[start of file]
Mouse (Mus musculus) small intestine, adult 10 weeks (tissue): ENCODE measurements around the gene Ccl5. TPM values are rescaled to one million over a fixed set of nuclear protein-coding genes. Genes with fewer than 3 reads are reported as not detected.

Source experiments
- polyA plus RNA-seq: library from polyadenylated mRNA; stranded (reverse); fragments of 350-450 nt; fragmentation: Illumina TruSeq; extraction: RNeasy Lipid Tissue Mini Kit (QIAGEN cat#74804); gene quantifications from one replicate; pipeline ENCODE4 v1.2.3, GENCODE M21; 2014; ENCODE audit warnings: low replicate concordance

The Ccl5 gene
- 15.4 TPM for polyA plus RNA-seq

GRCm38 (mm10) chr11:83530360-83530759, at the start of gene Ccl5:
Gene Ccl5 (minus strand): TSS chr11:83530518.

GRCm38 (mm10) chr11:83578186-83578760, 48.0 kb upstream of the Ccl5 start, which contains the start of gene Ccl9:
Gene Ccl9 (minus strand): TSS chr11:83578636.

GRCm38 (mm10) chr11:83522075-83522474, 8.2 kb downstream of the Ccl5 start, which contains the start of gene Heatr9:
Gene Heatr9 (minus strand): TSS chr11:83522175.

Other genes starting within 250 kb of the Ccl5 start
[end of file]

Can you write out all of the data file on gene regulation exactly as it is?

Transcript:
Mouse (Mus musculus) small intestine, adult 10 weeks (tissue): ENCODE measurements around the gene Ccl5. TPM values are rescaled to one million over a fixed set of nuclear protein-coding genes. Genes with fewer than 3 reads are reported as not detected.

Source experiments
- polyA plus RNA-seq: library from polyadenylated mRNA; stranded (reverse); fragments of 350-450 nt; fragmentation: Illumina TruSeq; extraction: RNeasy Lipid Tissue Mini Kit (QIAGEN cat#74804); gene quantifications from one replicate; pipeline ENCODE4 v1.2.3, GENCODE M21; 2014; ENCODE audit warnings: low replicate concordance

The Ccl5 gene
- 15.4 TPM for polyA plus RNA-seq

GRCm38 (mm10) chr11:83530360-83530759, at the start of gene Ccl5:
Gene Ccl5 (minus strand): TSS chr11:83530518.

GRCm38 (mm10) chr11:83578186-83578760, 48.0 kb upstream of the Ccl5 start, which contains the start of gene Ccl9:
Gene Ccl9 (minus strand): TSS chr11:83578636.

GRCm38 (mm10) chr11:83522075-83522474, 8.2 kb downstream of the Ccl5 start, which contains the start of gene Heatr9:
Gene Heatr9 (minus strand): TSS chr11:83522175.

Other genes starting within 250 kb of the Ccl5 start